Union busting for God: Catholic colleges invoke ‘religious freedom’ exception to block employee union organizing
The 2013 death of 83-year-old Duquesne University adjunct Margaret Mary Vojtko helped open up a national debate about the precarious lives of the estimated seven hundred thousand college faculty in America who teach without benefits or security of employment, often at the same pitiful wages that drove Vojtko to sleep in her office while she battled cancer.
While Duquesne faced national criticism after Vojtko’s death, less discussed was the fact that, as a Catholic college run by the Spiritan religious order, Duquesne’s mission statement, which includes “profound concern for moral and spiritual values,” appears not to extend to its contingent faculty. Duquesne has repeatedly engaged in legal battles to block its adjuncts from forming a union with the United Steelworkers (USW) invoking the so-called “religious freedom” exception.
Unions, which provide adjuncts with better wages, more job security and in some cases health insurance, would seem to fall right in line with Catholic teaching on social justice. But the religious freedom argument has also been made at Loyola Chicago, Seattle University, DePaul University, and many other Catholic colleges, where the religious orders who run these schools argue that allowing faculty to unionize would pose a threat to their religious mission.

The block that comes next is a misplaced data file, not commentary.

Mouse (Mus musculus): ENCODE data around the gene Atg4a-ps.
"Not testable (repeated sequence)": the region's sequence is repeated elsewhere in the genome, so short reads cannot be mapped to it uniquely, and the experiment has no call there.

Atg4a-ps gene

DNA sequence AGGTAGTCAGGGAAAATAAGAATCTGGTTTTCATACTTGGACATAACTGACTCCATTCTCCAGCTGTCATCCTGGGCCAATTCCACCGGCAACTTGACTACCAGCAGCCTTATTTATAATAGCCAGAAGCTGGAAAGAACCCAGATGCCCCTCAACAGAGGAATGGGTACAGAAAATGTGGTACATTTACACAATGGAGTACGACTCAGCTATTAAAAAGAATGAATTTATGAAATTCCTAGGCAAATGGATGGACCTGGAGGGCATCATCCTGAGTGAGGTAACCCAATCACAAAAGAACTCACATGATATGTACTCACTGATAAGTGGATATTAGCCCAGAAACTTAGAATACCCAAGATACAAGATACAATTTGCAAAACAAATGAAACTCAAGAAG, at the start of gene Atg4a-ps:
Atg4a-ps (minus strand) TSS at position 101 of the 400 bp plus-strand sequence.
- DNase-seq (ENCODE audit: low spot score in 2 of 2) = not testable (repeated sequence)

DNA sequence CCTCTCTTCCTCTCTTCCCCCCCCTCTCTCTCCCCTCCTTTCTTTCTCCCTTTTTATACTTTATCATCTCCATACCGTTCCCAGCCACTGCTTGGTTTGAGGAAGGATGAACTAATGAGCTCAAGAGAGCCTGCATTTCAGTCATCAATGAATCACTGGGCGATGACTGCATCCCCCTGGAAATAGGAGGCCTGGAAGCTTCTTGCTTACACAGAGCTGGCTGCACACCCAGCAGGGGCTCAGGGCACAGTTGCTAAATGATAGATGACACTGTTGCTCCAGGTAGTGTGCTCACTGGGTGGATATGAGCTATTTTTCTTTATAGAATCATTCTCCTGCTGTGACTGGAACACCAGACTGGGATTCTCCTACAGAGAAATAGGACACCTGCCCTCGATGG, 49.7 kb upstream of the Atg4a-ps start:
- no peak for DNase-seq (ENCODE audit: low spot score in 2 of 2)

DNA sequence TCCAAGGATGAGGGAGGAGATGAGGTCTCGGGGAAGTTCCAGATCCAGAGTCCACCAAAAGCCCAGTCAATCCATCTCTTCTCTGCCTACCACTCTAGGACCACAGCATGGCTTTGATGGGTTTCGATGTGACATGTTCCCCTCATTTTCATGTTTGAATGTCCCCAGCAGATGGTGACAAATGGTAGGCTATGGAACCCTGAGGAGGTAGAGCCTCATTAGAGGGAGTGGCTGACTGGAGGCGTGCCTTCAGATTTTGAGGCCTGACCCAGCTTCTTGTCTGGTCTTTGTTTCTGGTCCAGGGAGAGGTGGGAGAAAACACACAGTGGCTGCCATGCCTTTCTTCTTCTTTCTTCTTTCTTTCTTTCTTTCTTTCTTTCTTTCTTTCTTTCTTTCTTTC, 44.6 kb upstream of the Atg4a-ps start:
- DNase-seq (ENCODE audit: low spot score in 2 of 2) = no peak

Arguments about religious freedom’s impact on teaching unions go back to 1979, when high school faculty at “minor seminaries”—diocesan high schools where students were expected to eventually train as priests – took their case for unionizing to the National Labor Relations Board, where it was determined that “church operated schools” are outside of the jurisdiction of the NLRB. More recently, DePaul president Rev. Dennis Holtschneider described this religious freedom exception as the “right of Catholic universities to apply our own conception of our religious-educational mission,” which “depends on the rich, meaningful and ancient integration of faith and reason in education.”
But, as Villanova University Christian ethics professor Gerald Beyer and attorney Donald Carrol wrote in the National Catholic Reporter last year, while the NLRB is reluctant to force Catholic institutions to do something contrary to church teaching, “when a Catholic university abridges the right to unionize of its adjunct faculty, it violates its own tradition’s teaching.”